Growing Gummy Bears Kitchen Science Experiment for Kids

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By In The Playroom

Growing Gummy Bears Kids Science Experiment

This is a quick and simple experiment that will teach you about the process of osmosis. We have used gummy bears but you can have a go with any type of gelatin-based candy to get the same results.

growing gummy bears osmosis science experiment for kids

Here are the step by step instructions so you can have a go at this experiment at home with the kids this summer.

Growing Gummy Bears an Osmosis Science Experiment for Kids

Growing Gummy Bears an Osmosis Science Experiment for Kids

Prep Time: 5 minutes
Active Time: 10 minutes
Additional Time: 1 day
Total Time: 1 day 15 minutes
Difficulty: Easy

Quick and simple kitchen experiment to teach children about the process of Osmosis.

You can use any kind of gelatin based candy to get the same results.


  • Boiling water
  • 2 tbsp salt
  • 2 tbsp sugar
  • 1/2 cup white vinegar
  • Paper and sticky tape for labels
  • 4 gummy bears (or any gelatin-based candy)


  • 4 small glass containers (small drinking glasses or jars)


  1. Ask an adult to help pour boiling water into one of the glass containers. Add 1 tbsp of sugar and stir well until dissolved, then repeat to add 2 tbsp in total.
  2. Repeat step 1 using salt instead of sugar. Label the two containers and put them both in the fridge for an hour to cool completely.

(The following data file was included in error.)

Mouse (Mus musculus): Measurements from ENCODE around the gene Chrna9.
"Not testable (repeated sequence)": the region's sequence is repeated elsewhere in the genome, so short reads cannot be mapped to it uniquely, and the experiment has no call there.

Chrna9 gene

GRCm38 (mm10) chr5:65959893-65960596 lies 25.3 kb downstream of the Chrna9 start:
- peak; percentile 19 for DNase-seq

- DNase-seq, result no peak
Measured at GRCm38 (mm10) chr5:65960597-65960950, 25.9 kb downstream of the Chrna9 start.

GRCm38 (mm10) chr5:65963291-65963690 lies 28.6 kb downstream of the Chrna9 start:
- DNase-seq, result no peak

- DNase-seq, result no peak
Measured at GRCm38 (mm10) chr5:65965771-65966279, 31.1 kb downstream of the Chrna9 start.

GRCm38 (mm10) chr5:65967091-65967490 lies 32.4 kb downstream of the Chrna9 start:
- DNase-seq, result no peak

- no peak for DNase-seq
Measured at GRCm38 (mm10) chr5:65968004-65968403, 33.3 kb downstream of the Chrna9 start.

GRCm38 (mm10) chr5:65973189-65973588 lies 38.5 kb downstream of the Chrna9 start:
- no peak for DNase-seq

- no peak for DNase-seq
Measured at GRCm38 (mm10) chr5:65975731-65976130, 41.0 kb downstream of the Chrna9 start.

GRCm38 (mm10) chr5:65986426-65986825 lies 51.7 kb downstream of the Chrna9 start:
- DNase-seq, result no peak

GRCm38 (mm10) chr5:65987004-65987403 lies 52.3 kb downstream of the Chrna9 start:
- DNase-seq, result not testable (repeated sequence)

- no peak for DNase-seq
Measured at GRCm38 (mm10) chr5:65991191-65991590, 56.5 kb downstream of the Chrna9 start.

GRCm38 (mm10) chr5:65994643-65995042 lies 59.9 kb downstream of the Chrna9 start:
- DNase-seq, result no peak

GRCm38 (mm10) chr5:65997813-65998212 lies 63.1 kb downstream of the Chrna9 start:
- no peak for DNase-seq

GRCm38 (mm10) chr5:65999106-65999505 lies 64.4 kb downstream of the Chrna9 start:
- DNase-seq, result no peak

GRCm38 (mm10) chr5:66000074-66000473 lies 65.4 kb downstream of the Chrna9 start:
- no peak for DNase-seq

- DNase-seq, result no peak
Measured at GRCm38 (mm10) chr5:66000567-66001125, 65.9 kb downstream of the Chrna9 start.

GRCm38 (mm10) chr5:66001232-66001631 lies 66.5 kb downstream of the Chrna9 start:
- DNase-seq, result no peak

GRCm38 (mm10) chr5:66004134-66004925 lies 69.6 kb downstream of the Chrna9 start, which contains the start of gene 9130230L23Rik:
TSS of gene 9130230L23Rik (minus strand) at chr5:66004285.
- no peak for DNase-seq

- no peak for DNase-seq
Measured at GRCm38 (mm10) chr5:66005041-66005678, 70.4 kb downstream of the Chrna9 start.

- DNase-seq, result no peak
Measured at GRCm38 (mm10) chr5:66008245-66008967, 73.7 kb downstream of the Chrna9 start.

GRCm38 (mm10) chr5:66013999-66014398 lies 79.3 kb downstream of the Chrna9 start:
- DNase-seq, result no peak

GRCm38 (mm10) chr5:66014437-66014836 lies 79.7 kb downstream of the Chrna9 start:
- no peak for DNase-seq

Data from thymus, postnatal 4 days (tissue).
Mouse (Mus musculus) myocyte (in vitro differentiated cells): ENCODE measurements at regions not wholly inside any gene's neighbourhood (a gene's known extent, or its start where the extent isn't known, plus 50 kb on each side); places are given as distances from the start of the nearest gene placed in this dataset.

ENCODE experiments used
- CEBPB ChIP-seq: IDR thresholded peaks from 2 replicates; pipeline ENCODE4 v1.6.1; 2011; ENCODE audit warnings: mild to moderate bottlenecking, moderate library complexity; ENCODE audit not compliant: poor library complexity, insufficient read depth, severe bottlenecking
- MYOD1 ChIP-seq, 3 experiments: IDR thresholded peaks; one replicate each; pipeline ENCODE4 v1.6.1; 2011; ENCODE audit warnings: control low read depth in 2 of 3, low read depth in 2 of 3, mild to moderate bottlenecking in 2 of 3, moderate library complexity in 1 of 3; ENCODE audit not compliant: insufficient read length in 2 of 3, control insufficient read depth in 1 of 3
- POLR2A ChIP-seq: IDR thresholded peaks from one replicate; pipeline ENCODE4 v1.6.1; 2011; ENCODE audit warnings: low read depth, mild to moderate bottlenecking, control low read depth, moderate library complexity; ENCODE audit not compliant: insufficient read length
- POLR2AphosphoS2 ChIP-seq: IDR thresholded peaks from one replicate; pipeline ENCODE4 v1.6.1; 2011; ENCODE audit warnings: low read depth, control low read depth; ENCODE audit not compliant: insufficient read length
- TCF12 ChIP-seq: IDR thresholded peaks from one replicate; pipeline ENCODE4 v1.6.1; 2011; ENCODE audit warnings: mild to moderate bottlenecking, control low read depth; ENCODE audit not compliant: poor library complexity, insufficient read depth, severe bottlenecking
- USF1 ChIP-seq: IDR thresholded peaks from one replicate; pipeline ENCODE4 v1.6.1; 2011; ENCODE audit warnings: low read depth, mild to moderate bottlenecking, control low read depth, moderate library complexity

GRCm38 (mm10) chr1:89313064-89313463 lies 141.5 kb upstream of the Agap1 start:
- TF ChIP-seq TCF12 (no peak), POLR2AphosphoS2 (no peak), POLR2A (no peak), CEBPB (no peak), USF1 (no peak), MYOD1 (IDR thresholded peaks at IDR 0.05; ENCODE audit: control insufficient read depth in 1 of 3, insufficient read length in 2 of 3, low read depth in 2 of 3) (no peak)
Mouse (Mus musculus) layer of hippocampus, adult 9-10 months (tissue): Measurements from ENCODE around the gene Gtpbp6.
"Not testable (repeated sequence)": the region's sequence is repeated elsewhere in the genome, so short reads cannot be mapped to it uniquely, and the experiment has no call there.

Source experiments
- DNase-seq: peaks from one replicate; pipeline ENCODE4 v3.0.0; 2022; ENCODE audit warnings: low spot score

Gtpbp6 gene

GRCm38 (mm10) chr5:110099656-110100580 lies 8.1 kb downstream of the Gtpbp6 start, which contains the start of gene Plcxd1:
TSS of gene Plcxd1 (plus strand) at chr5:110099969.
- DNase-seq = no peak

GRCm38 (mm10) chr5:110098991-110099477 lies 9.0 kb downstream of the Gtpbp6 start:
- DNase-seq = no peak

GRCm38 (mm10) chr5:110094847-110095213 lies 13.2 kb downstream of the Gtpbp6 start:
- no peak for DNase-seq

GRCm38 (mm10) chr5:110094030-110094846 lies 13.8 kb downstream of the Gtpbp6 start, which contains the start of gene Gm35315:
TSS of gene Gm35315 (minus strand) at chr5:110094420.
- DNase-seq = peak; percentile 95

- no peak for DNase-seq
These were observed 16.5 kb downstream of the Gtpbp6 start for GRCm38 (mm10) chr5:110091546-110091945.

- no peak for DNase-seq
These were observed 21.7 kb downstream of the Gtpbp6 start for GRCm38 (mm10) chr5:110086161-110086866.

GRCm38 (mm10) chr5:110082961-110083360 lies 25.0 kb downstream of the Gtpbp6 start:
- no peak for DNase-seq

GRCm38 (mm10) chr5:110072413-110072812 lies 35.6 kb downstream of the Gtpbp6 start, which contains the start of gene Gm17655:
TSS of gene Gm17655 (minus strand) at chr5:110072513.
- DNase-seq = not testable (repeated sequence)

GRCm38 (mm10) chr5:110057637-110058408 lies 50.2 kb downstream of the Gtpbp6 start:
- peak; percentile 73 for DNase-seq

3. Take the remaining two containers and fill one with cold water and the other with vinegar, then add labels to each of the containers so that you
    can easily identify each one.
  4. Add a gummy bear to each container. It helps to use the same color for each one
    to easily compare the results. Place the containers on a shelf. After a few hours you can check them. Are there any changes yet? Leave them for 24 hours to see what happens.
  5. The next day, check on your experiment. Use a spoon to remove them from the liquids and have a look to see what has happened. Compare your gummies to an unsoaked bear from the packet. In our experiment the water-soaked bear more than doubled in size overnight, the saltwater bear shrank, and the vinegar bear dissolved.


Safety note - do not eat the gummy bears

Did you make this project?

Please leave a comment on the blog or share a photo on Pinterest

growing gummy bears science experiment for kids


Don’t eat the gummy bears after you have finished. Harmful bacteria may have grown inside them during the experiment. Keep a few spare in the packet for eating while you wait
for the results.

SCIENCE MADE SIMPLEOsmosis Explanation for Kids

Osmosis is the movement of water from an area of high concentration to one of low concentration through a semi permeable membrane (a type of barrier).

It tries to make the water concentrations the same on both sides.

Gummy bears are made of gelatin and a type of sugar called sucrose.

The gelatin stops the sweets from dissolving in water and helps them hold their structure.